AI technologies have the power to offer clinical decision support in a manner not previously possible: at the time of decision making, using personalized and up-to-date patient data. Furthermore, AI tools that support clinical decision making have expanded in availability from a few select specialties to nearly all fields of medicine.

Radiology was an easy early target for AI technologies given the technological nature of the field. And while it’s unlikely that AI will ever replace radiologists, use of AI-powered diagnostic tools to augment radiologist readings has been associated with reduced diagnostic errors, with one study showing a 19% reduction of this metric. This not only improves quality by increasing diagnostic accuracy, it also saves money by reducing the cost of unnecessary tests. 

In surgical care, AI tools that offer decision support using real time intraoperative data can improve patient safety by assisting with the identification of critical landmarks for injury prevention. One study evaluating the use of AI in detecting the Critical View of Safety in laparoscopic cholecystectomy found this method to have an 84% accuracy rate. Similar intraoperative AI-guided landmark identification was evaluated during endoscopic hysterectomy and also associated with improved safety awareness and reduced intraoperative complications.

Medical Education

Creating a safe environment for trainees to gain necessary skills and knowledge for practicing medicine in the real world is an area where many have tried to innovate over the years. From simulation labs with mannequins to online fictional patient case scenarios, computer-assisted technology has undoubtedly enhanced the ability of students and residents to learn without putting patients in danger. 

AI tools take this concept to the next level by providing guidance and feedback using real patient data, rather than simulations, for enhanced learning. For example, AI virtual patient tools analyze large data sets from actual patients to create true-to-real-life cases for medical students to work through. This not only improves the quality of their training, it also saves valuable time previously spent manually generating such mock cases.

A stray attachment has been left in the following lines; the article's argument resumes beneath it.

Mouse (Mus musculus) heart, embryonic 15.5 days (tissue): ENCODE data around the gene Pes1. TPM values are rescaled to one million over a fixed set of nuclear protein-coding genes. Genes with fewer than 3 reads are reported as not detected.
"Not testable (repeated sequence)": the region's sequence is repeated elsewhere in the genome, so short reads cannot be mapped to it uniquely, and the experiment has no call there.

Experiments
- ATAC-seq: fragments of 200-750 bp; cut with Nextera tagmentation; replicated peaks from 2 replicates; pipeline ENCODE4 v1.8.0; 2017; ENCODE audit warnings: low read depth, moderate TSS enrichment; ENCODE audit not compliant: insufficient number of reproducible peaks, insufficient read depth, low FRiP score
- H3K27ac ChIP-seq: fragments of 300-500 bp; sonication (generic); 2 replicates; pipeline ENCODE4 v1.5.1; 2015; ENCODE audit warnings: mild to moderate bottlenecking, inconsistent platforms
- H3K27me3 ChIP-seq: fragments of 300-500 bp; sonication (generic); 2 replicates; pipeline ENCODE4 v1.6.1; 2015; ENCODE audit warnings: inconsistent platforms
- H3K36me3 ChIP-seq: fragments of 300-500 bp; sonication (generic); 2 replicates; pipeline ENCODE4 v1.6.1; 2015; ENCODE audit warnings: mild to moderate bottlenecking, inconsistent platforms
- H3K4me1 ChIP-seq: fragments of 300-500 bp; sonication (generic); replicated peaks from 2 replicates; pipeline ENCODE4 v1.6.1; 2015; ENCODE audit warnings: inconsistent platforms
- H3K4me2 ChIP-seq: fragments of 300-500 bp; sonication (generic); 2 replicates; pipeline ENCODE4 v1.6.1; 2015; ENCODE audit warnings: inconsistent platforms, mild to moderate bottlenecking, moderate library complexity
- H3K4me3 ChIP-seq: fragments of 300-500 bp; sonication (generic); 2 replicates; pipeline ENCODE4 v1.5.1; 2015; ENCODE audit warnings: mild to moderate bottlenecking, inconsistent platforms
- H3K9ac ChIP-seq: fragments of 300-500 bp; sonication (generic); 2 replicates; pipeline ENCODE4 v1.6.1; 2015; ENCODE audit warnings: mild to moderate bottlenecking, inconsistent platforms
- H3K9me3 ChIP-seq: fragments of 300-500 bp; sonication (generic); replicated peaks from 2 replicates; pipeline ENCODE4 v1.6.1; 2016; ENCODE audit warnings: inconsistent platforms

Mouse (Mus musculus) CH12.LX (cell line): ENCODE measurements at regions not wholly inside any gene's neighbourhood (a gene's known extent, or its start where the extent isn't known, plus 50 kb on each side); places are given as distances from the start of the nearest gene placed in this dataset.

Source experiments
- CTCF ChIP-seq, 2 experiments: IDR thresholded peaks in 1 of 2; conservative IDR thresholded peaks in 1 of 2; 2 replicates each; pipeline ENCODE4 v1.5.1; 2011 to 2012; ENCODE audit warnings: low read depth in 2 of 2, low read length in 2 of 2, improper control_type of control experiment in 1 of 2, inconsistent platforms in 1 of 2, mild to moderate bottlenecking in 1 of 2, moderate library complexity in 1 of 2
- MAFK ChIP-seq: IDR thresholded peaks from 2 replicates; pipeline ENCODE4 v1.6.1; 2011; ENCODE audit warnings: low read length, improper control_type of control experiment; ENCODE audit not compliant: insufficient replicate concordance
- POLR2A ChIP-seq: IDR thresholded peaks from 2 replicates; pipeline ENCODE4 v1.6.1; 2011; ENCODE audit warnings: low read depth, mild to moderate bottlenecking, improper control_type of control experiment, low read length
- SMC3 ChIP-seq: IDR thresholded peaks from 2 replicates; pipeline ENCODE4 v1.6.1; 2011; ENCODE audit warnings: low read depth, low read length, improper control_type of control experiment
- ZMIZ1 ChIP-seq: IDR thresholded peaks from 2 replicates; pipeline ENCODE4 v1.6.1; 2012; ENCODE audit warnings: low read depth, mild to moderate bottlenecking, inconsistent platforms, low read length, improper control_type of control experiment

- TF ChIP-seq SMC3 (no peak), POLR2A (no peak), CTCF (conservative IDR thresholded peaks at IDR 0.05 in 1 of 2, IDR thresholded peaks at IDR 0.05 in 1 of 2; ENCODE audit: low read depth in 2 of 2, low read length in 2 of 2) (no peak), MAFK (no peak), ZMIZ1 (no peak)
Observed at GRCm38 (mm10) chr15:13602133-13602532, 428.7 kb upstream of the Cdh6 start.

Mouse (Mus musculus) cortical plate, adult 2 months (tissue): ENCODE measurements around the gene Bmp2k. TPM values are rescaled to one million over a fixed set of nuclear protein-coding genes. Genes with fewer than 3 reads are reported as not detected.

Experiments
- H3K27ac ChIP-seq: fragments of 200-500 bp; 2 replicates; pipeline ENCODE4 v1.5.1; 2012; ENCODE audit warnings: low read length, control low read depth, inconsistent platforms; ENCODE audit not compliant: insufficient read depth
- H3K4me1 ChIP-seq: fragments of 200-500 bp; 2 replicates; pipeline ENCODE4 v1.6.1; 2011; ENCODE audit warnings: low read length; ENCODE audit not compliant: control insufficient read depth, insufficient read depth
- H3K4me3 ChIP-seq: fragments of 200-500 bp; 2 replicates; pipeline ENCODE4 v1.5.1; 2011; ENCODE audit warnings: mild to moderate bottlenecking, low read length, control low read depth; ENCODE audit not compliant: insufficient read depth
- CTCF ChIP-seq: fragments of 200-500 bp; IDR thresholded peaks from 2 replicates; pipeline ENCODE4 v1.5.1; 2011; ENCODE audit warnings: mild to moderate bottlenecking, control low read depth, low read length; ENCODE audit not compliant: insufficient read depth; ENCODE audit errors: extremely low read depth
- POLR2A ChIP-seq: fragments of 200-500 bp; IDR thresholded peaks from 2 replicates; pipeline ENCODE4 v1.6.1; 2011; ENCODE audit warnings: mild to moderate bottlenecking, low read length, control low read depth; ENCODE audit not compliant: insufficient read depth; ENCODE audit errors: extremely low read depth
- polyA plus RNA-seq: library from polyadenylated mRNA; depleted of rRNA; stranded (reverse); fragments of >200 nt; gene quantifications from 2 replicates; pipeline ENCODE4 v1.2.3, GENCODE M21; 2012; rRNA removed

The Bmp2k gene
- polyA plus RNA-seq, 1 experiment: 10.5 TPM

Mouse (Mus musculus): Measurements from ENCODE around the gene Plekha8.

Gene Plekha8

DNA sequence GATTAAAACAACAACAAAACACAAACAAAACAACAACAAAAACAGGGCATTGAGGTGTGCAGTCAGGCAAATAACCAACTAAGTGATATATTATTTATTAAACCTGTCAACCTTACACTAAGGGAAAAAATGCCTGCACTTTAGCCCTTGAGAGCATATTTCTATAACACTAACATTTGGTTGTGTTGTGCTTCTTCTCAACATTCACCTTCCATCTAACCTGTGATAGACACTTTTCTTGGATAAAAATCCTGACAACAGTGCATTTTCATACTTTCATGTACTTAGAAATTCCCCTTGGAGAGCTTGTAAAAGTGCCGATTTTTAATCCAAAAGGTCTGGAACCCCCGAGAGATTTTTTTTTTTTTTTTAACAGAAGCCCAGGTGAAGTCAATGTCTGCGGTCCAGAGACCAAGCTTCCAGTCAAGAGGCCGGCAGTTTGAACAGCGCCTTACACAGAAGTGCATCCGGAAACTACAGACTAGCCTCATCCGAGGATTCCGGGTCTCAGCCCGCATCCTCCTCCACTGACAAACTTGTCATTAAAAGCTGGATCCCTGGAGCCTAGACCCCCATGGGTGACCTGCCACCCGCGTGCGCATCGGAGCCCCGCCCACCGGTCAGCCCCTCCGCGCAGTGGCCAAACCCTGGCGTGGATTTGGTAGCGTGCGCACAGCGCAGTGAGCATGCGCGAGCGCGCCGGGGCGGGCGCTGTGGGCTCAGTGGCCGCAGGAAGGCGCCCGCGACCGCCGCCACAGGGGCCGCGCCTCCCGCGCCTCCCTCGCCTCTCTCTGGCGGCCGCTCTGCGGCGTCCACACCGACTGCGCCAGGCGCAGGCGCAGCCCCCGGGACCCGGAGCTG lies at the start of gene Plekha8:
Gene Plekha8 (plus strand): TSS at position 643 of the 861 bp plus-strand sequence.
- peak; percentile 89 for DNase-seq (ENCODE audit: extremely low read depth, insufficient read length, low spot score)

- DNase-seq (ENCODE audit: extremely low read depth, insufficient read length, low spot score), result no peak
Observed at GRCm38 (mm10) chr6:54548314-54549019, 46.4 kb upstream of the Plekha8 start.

For surgical trainees, harnessing intraoperative recordings and pairing them with AI technology offers a new method of learning and feedback on surgical performance. Identifying critical procedural elements and decision points using AI allows surgical residents to learn from the cases they perform after the fact and use this information to improve the quality of their technique and decision making for future cases.

Improving Quality and Safety Into the Future

The promise of AI for improving healthcare quality and safety lies in its ability to operate in real time, using current patient data to provide assistance and support. This greatly contrasts with traditional models of quality and safety improvement that rely on manual reporting of data with analysis after events have already occurred. Therefore, AI has the power to improve patient care and outcomes in real time, rather than simply using past data to prevent future mistakes.

 

* Loftus TJ, Ruppert MM, Ozrazgat-Baslanti T, et al. Association of Postoperative Undertriage to Hospital Wards With Mortality and Morbidity. JAMA Netw Open. 2021;4(11):e2131669. doi:10.1001/jamanetworkopen.2021.31669

 

I. Levin, Y. Gil, A. Cohen, 7722 Improved Safety Awareness and Intraoperative Complication Reduction after Implementation of Artificial Intelligence in Hysterectomies, Journal of Minimally Invasive Gynecology, Volume 29, Issue 11, Supplement, 2022, Page S101,ISSN 1553-4650, https://doi.org/10.1016/j.jmig.2022.09.325.

The Role of Artificial Intelligence in Healthcare

The Role of Artificial Intelligence in Healthcare

The release of ChatGPT’s artificial intelligence took the world by storm in 2022, leaving most casual users amazed at the type of content it could produce. Want to build a customized workout plan? Check. Want to rewrite your resume? Check. A list of topics for a dinner party or work lunch? Check and check. While it’s clearly impressive that ChatGPT has knowledge on an unfathomable number of topics, its primary awe-inspiring feature is its ability to rapidly create novel content that generally reads as if it was written by a human.

 

This revelation set off ongoing discussions in nearly every field about the opportunities, threats, risks, and benefits of AI technology. Healthcare is no exception to this discussion, especially given the high-stakes nature of patient care. So how exactly can we expect AI to be used (and not used) in the healthcare industry?

What is Artificial Intelligence?

Before jumping into the role of AI in healthcare, it’s important to understand what defines artificial intelligence. The original concept of AI dates back to 1956, when John McCarthy described it as the science and engineering of making intelligent machines. On a big picture level, AI refers to technology that is able to perform tasks that typically require a human level of intelligence and insight.